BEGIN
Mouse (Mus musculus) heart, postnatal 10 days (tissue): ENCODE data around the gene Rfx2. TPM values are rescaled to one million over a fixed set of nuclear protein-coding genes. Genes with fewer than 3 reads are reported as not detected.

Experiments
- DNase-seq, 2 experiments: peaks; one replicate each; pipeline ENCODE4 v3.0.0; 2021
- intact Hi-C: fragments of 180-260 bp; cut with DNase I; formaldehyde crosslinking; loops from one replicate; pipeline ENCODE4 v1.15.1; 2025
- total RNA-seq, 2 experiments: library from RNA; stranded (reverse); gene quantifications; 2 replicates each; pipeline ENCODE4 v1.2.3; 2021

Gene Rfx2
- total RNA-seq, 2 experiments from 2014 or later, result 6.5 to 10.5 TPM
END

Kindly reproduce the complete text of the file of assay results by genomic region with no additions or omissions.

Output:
Mouse (Mus musculus) heart, postnatal 10 days (tissue): ENCODE data around the gene Rfx2. TPM values are rescaled to one million over a fixed set of nuclear protein-coding genes. Genes with fewer than 3 reads are reported as not detected.

Experiments
- DNase-seq, 2 experiments: peaks; one replicate each; pipeline ENCODE4 v3.0.0; 2021
- intact Hi-C: fragments of 180-260 bp; cut with DNase I; formaldehyde crosslinking; loops from one replicate; pipeline ENCODE4 v1.15.1; 2025
- total RNA-seq, 2 experiments: library from RNA; stranded (reverse); gene quantifications; 2 replicates each; pipeline ENCODE4 v1.2.3; 2021

Gene Rfx2
- total RNA-seq, 2 experiments from 2014 or later, result 6.5 to 10.5 TPM